“Here to Protect, Ready to Rescue” – The Coast Guard 2011 Budget – DoD Roundtable

The DoD Roundtable had the privilege of interviewing the Coast Guard commandant, Admiral Allen prior to his retirement this year. Admiral Thad W. Allen assumed the duties of the 23rd Commandant of the U.S. Coast Guard on May 25th, 2006. The Coast Guard is the largest component of the Department of Homeland Security (DHS), comprised of about 42,000 men and women on Active Duty, 7,000 civilians, 8,000 Reservists and 34,000 volunteer Auxiliarists and is the fifth military service. I spent several tours in the Air Force combat rescue world and my Coast Guard contacts were always extremely professional and they often accomplished much with few resources. Visits to Coast Guard maintenance facilities at Elizabeth City, NC reflected the organizations pride and mission focus as well!

During the Roundtable Admiral Allen discussed the Coast Guards fiscal year 2011 budget including anticipated budget impacts such as the need to recapitalize the service’s aging ships, aircraft and shore facilities. He also spoke proudly of the Coast Guard’s recent response efforts in Haiti.

With his opening remarks concentrating on the need to recapitulate the Coast Guard resources such as cutters, boats and infrastructure it was easy to see why they had chosen it as their number one priority. With an ageing fleet of ships and small, isolated infrastructure stations in need of updates and funding Admiral Allen will ask Congress for the following spending priorities in hearings schedule in 3-4 weeks. Here are Coast Guard Budget Priorities for 2011:

– Recapitalize cutters, boats, aircraft and infrastructure

– Deliver value to the Nation

– Support and develop a competent, capable, diverse, and healthy workforce

– Modernize business practices

According to the admiral the Coast Guard will be smaller next year as they downsize manpower to provide additional funding for the recapitulation of their resources. The manpower reduction is about 1,000 active duty and will be partially covered by a much smaller hiring of civilian manpower (339 positions). When queried about the impact of the manpower loss on the national defense mission he provide some great commentary on how the Coast Guard provided some great capabilities but with so many missions to accomplish he had to use risk management to determine which to prosecute. He used the example of moving the anti drug resources in the Caribbean as first responders after the Haiti earthquake. The quake victims became the priority for them and he was quite proud of their response! So are we Admiral! Thank you from a grateful nation!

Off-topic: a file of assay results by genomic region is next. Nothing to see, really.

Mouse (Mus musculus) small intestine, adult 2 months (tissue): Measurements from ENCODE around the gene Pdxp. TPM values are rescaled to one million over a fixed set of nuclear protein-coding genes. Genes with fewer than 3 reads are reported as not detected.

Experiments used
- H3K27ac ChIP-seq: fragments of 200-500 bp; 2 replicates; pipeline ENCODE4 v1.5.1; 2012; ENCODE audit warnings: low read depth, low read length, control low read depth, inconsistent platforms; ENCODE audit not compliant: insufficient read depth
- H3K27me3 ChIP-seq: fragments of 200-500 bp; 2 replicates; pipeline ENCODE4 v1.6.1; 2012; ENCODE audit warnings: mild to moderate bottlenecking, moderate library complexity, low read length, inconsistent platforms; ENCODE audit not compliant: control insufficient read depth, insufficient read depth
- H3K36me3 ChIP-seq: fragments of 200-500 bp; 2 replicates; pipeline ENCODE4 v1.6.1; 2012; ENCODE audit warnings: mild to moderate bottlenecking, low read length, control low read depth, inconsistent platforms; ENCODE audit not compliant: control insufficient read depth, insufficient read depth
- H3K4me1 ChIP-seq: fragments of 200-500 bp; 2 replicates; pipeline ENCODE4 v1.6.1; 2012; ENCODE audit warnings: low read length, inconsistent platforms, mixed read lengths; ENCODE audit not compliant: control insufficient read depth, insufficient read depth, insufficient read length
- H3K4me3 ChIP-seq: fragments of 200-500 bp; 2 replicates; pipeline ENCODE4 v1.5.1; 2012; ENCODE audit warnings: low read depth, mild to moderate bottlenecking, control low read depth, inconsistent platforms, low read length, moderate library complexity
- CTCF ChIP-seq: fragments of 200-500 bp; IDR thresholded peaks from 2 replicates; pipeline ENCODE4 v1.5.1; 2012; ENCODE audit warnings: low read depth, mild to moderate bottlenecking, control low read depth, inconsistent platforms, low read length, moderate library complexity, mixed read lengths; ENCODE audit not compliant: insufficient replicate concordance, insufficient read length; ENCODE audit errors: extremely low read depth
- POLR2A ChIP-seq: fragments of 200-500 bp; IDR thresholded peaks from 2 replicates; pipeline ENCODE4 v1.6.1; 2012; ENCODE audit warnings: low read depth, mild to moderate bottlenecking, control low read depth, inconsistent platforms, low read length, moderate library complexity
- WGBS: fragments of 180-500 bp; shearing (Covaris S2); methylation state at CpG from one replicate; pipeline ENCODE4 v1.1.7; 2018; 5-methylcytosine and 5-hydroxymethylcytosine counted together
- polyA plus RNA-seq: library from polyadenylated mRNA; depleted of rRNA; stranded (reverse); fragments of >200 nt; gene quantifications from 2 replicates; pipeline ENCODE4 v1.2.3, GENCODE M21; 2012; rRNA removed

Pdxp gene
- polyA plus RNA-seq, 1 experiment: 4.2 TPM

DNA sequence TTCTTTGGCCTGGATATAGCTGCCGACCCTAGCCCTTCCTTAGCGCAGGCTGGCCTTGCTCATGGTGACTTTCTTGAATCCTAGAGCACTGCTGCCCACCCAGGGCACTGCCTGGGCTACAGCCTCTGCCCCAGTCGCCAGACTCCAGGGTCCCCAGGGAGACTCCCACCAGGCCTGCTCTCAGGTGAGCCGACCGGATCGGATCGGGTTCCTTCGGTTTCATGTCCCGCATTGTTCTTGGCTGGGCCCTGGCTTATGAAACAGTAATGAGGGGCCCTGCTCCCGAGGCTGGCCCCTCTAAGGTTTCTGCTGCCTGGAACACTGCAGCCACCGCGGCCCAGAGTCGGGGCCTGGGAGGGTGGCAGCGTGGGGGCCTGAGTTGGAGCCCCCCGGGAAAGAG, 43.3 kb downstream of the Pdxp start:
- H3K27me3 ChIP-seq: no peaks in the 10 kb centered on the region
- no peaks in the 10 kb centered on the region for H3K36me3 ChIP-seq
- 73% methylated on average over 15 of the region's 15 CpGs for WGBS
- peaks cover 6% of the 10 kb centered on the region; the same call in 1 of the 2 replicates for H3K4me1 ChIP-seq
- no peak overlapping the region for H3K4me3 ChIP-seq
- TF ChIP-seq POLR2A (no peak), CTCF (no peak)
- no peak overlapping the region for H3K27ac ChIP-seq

The Coast Guard intends to pursue purchase of national security cutters, patrol boats, utility boats and patrol aircraft. According to the budget the vessels and aircraft being replaced have reached the end of their service life! Specifically, FY 2011 recapitalization funding for NSC #5 with the ultimate goal of replacing the 40 year old fleet of 12 high endurance cutters. The maritime patrol aircraft will replace the 25 year old HU-25 Falcon jet fleet and the Fast Response Cutters will replace the Island Class Patrol Boat. Finally, the Response Boats-Medium will replace the current utility boats. When asked about helicopter resources, the admiral felt that the current fleet of HH-60s and HH65s had been through recent retrofits and that block upgrades such as the new engines for the HH-65s would keep them operational for 10-15 years.

When I asked about Coast Guard efforts to support their families, the Admiral spoke with conviction and heart felt feelings. His big point was parity/equity with the other military services. He said sometimes legislation forgets the Coast Guard when determining family funding issues such as child development centers and housing. Having seen some pretty bad Coast Guard housing I think he has a great point! The Guardian families are often located in isolated places with medical facility challenges as well. The admiral said the families often are in an almost deployed situation. The budget does include $14M for new housing which he was happy with and expressed appreciation to the President and First Lady for their support in this matter.

He closed with challenges faced by the Coast Guard including defining the Coast Guard’s role in Homeland Security and how to operate in a constrained budget environment. Thank you Admiral Allen for your service! Best Wishes and God Speed!

If you would like to listen to the audio of the Roundtable or read a transcript please go to DoDLive! Specific budget information can be found in this online pdf document If you would like to listen to Admiral Allen’s State of the Coast Guard speech at the National Press Club here is an audio link.

If you would like to read more about the military response to the earthquake in Haiti please go to our Haiti articles on which is chronological. To see the US Coast Guard installations on MilitaryAvenue please go to Coast Guard installations.

Photo Credits: Admiral Allen’s Official Bio Photo

Photo Credits: PORT-AU-PRINCE, Haiti – Coast Guard Lt. Teresa Wolf, a physician assistant assigned to Port Security Unit (PSU) 307, and Methelus Edelette, A Haitian Coast Guard corpsman, provide medical attention and medicine during an orphanage relief project, Feb. 03,byColonel KonTuesday, February 16, 2010Military Life:,,,,

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